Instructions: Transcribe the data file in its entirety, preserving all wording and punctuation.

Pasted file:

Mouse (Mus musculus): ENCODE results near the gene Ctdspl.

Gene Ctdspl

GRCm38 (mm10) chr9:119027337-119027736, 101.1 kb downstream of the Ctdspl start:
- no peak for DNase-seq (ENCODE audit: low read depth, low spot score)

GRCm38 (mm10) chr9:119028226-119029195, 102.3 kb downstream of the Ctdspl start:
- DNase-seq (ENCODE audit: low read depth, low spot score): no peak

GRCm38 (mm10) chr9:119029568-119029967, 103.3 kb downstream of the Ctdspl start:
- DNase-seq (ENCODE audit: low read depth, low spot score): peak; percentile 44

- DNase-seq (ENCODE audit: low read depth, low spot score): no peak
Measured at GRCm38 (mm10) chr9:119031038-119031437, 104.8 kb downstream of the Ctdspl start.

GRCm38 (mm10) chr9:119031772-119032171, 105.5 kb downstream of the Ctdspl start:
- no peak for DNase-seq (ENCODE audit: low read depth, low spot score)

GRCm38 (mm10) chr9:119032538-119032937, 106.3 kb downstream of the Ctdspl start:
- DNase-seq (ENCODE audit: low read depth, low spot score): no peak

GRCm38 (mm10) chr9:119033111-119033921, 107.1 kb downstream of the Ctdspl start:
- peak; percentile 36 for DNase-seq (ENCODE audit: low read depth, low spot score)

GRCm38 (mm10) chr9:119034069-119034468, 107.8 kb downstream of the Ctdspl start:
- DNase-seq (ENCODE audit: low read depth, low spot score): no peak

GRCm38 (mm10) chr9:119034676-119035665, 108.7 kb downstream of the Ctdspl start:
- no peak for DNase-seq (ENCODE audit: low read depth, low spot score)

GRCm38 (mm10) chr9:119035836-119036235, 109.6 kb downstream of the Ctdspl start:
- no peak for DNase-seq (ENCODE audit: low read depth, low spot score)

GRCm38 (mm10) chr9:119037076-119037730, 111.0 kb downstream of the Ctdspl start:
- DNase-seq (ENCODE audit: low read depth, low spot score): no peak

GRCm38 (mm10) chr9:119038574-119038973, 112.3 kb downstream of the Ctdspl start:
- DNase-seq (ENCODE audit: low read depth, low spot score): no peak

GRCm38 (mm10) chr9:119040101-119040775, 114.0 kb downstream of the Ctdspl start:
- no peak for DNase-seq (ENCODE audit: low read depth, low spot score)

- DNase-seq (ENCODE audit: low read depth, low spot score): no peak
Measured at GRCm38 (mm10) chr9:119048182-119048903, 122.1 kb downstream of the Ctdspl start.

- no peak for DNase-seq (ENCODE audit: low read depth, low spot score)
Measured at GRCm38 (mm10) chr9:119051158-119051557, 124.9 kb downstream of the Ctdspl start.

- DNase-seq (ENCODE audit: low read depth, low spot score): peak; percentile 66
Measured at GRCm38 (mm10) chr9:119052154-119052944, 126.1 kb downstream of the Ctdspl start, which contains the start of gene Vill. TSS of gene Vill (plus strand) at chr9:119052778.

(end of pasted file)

Mouse (Mus musculus): ENCODE results near the gene Ctdspl.

Gene Ctdspl

GRCm38 (mm10) chr9:119027337-119027736, 101.1 kb downstream of the Ctdspl start:
- no peak for DNase-seq (ENCODE audit: low read depth, low spot score)

GRCm38 (mm10) chr9:119028226-119029195, 102.3 kb downstream of the Ctdspl start:
- DNase-seq (ENCODE audit: low read depth, low spot score): no peak

GRCm38 (mm10) chr9:119029568-119029967, 103.3 kb downstream of the Ctdspl start:
- DNase-seq (ENCODE audit: low read depth, low spot score): peak; percentile 44

- DNase-seq (ENCODE audit: low read depth, low spot score): no peak
Measured at GRCm38 (mm10) chr9:119031038-119031437, 104.8 kb downstream of the Ctdspl start.

GRCm38 (mm10) chr9:119031772-119032171, 105.5 kb downstream of the Ctdspl start:
- no peak for DNase-seq (ENCODE audit: low read depth, low spot score)

GRCm38 (mm10) chr9:119032538-119032937, 106.3 kb downstream of the Ctdspl start:
- DNase-seq (ENCODE audit: low read depth, low spot score): no peak

GRCm38 (mm10) chr9:119033111-119033921, 107.1 kb downstream of the Ctdspl start:
- peak; percentile 36 for DNase-seq (ENCODE audit: low read depth, low spot score)

GRCm38 (mm10) chr9:119034069-119034468, 107.8 kb downstream of the Ctdspl start:
- DNase-seq (ENCODE audit: low read depth, low spot score): no peak

GRCm38 (mm10) chr9:119034676-119035665, 108.7 kb downstream of the Ctdspl start:
- no peak for DNase-seq (ENCODE audit: low read depth, low spot score)

GRCm38 (mm10) chr9:119035836-119036235, 109.6 kb downstream of the Ctdspl start:
- no peak for DNase-seq (ENCODE audit: low read depth, low spot score)

GRCm38 (mm10) chr9:119037076-119037730, 111.0 kb downstream of the Ctdspl start:
- DNase-seq (ENCODE audit: low read depth, low spot score): no peak

GRCm38 (mm10) chr9:119038574-119038973, 112.3 kb downstream of the Ctdspl start:
- DNase-seq (ENCODE audit: low read depth, low spot score): no peak

GRCm38 (mm10) chr9:119040101-119040775, 114.0 kb downstream of the Ctdspl start:
- no peak for DNase-seq (ENCODE audit: low read depth, low spot score)

- DNase-seq (ENCODE audit: low read depth, low spot score): no peak
Measured at GRCm38 (mm10) chr9:119048182-119048903, 122.1 kb downstream of the Ctdspl start.

- no peak for DNase-seq (ENCODE audit: low read depth, low spot score)
Measured at GRCm38 (mm10) chr9:119051158-119051557, 124.9 kb downstream of the Ctdspl start.

- DNase-seq (ENCODE audit: low read depth, low spot score): peak; percentile 66
Measured at GRCm38 (mm10) chr9:119052154-119052944, 126.1 kb downstream of the Ctdspl start, which contains the start of gene Vill. TSS of gene Vill (plus strand) at chr9:119052778.